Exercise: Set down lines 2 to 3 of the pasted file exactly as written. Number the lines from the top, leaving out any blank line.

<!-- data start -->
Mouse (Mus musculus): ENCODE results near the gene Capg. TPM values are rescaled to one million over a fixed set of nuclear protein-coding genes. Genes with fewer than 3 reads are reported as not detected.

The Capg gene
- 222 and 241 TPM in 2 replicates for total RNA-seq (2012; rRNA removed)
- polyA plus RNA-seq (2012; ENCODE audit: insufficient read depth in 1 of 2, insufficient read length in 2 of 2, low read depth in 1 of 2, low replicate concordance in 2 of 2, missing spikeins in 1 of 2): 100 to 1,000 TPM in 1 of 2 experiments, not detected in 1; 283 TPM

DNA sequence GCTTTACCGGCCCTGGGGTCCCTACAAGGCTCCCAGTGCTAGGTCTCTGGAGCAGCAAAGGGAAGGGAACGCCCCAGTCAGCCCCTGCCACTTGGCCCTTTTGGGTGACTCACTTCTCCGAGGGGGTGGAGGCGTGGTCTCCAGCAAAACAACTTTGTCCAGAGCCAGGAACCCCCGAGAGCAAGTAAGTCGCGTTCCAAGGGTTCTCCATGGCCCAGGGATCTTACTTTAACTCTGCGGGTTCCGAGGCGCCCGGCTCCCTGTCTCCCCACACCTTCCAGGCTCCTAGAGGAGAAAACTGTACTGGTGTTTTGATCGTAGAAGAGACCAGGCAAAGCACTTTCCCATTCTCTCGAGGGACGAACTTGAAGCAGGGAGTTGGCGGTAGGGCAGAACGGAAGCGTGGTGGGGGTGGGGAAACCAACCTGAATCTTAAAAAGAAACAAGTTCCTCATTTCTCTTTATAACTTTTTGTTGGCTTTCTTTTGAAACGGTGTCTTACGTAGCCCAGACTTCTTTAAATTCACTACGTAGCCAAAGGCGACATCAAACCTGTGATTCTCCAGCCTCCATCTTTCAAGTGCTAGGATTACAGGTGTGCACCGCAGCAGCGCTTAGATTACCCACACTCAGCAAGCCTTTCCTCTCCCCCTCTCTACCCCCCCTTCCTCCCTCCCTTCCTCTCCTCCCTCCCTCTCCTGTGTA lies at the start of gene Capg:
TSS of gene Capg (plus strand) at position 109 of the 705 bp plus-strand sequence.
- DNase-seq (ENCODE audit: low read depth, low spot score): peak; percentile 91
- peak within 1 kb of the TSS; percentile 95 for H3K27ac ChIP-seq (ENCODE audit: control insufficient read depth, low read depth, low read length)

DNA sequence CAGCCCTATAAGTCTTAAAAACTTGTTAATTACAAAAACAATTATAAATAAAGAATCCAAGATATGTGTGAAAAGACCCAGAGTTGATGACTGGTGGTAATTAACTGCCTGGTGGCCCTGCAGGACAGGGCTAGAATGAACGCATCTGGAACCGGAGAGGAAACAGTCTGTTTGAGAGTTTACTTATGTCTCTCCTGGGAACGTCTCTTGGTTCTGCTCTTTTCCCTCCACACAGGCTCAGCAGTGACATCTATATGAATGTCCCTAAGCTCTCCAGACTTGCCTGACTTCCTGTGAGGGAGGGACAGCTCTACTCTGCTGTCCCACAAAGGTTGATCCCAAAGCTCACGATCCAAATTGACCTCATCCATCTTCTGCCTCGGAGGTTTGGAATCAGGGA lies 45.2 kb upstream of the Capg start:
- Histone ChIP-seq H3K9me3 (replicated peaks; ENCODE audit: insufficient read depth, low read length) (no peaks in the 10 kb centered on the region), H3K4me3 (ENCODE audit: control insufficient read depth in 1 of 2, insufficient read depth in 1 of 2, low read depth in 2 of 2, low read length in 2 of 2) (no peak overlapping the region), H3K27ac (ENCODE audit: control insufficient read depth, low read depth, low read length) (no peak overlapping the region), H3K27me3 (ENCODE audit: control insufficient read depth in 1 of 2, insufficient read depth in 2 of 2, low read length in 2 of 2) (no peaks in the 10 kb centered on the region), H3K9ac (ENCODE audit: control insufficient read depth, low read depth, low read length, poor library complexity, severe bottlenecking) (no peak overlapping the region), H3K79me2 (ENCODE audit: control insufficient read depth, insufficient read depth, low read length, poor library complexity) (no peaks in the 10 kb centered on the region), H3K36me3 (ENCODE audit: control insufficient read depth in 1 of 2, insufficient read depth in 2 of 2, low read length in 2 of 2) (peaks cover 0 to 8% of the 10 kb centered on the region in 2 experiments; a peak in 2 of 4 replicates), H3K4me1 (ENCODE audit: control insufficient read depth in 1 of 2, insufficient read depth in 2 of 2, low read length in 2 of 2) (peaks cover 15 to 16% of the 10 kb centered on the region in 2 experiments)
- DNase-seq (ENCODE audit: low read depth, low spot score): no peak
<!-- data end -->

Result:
The Capg gene
- 222 and 241 TPM in 2 replicates for total RNA-seq (2012; rRNA removed)